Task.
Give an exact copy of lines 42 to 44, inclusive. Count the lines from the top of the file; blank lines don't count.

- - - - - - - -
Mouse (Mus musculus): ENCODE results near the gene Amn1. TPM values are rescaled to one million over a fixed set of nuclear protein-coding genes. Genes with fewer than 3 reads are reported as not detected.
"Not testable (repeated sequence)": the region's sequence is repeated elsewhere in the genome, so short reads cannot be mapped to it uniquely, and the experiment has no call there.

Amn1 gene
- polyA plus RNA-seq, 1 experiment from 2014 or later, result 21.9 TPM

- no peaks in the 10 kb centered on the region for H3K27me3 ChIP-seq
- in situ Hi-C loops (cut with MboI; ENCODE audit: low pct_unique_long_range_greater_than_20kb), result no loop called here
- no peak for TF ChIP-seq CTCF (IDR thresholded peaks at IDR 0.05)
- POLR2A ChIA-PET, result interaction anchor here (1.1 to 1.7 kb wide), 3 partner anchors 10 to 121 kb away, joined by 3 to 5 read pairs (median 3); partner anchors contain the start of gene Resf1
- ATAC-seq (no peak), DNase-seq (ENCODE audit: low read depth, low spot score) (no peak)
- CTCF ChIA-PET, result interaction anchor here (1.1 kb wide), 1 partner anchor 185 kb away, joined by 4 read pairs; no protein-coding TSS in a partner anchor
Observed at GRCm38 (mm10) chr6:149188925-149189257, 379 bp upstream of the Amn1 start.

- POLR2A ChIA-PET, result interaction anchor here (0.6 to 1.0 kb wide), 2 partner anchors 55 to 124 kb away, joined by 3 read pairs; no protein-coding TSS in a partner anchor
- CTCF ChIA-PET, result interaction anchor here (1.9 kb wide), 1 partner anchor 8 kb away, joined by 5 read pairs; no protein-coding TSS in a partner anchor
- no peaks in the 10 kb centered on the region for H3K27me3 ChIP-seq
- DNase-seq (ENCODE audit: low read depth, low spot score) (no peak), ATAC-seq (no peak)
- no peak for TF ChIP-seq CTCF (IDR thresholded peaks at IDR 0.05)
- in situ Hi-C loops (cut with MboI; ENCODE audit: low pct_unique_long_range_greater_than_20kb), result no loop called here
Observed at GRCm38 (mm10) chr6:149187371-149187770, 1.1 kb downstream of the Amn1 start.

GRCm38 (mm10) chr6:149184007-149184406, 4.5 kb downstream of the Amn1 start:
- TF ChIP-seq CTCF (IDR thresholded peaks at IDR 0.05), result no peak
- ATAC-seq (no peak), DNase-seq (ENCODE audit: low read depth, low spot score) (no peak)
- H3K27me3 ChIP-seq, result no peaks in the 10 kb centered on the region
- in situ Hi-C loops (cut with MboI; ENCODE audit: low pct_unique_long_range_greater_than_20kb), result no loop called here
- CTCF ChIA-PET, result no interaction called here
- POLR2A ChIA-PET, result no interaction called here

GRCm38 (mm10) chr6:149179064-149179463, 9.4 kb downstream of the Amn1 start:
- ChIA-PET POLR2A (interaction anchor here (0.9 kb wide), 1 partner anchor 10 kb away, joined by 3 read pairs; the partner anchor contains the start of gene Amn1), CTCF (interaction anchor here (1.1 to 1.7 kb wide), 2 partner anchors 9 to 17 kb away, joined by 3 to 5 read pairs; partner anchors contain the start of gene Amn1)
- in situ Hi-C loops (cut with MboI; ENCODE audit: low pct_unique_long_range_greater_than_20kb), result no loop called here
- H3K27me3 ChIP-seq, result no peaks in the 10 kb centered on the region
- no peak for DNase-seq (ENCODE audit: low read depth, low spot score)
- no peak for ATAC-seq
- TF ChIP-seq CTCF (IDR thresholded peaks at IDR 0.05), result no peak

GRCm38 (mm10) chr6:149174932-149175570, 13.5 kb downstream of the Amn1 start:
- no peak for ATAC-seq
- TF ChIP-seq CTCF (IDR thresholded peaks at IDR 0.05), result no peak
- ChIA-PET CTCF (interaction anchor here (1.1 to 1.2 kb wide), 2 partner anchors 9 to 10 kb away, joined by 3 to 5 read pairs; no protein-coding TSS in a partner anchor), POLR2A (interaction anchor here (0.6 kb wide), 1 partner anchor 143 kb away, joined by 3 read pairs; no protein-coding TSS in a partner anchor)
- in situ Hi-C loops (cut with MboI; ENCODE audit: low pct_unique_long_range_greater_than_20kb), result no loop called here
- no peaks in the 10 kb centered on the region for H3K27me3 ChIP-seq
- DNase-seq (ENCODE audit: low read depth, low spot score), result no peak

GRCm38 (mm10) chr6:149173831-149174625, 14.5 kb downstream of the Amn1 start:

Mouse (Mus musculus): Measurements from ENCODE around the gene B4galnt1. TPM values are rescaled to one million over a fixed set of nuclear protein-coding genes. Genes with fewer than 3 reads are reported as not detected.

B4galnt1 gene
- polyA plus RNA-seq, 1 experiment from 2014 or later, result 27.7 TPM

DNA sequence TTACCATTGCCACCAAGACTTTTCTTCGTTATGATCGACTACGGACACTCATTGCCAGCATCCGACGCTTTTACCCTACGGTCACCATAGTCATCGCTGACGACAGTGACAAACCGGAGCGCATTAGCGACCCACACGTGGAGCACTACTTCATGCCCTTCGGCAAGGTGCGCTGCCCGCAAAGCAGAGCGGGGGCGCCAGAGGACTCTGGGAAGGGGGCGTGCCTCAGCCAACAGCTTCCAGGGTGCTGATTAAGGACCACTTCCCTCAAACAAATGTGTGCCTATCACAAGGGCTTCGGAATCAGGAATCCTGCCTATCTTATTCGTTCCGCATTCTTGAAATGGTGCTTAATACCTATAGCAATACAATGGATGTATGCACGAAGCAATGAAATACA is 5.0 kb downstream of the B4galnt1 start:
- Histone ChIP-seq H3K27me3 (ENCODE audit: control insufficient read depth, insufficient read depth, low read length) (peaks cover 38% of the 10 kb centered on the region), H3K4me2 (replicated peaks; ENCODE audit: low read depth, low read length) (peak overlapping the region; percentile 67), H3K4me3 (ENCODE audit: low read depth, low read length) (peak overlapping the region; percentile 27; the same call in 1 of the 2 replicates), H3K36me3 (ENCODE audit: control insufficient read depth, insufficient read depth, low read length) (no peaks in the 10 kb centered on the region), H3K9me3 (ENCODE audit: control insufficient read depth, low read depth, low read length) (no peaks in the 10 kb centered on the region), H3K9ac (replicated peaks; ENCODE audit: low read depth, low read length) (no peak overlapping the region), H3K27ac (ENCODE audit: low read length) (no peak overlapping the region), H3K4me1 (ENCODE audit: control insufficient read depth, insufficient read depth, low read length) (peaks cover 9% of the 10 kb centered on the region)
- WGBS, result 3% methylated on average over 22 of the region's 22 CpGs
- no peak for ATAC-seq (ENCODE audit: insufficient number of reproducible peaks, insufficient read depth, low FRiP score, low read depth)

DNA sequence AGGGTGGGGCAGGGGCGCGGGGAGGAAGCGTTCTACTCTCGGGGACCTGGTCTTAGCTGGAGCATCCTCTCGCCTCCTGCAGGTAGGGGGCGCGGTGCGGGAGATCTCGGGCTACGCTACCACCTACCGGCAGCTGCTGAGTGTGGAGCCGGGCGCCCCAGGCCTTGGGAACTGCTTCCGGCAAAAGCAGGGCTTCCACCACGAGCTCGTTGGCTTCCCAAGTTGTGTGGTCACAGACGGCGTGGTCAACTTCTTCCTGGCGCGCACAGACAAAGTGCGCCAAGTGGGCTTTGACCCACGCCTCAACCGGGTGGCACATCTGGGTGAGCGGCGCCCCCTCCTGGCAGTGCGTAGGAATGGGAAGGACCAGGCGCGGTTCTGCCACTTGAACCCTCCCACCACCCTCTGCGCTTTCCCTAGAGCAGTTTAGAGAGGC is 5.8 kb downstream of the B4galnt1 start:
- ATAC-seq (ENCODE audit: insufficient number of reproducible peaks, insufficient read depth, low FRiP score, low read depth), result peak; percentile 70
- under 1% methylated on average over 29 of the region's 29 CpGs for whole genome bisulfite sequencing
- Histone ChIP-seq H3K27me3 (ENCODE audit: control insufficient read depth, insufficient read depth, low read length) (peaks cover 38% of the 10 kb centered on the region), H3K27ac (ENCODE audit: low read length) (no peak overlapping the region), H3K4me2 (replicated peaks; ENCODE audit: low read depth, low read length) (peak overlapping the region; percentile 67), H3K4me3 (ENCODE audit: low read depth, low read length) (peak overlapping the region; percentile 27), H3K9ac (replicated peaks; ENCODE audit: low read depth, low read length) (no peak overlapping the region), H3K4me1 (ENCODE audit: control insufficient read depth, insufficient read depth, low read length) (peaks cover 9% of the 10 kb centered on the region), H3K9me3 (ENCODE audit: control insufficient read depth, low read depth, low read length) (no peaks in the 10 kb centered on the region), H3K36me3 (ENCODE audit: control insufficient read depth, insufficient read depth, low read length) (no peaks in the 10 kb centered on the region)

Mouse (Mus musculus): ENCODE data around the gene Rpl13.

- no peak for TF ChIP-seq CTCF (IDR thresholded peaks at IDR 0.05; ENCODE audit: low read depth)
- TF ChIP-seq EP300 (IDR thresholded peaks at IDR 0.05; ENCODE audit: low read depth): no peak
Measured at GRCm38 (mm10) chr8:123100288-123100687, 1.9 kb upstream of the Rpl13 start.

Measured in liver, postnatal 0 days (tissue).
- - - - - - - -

B4galnt1 gene
- polyA plus RNA-seq, 1 experiment from 2014 or later, result 27.7 TPM

DNA sequence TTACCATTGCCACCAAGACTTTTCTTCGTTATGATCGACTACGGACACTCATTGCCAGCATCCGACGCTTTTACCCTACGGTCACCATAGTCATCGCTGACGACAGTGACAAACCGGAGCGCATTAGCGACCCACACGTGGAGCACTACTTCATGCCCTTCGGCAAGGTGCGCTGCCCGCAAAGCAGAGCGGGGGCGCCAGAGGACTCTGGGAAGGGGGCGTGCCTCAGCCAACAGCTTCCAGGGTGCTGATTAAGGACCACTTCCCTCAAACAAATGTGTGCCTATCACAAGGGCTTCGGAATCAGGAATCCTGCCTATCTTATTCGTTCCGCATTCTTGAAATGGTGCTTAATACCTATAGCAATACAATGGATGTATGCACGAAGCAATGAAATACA is 5.0 kb downstream of the B4galnt1 start: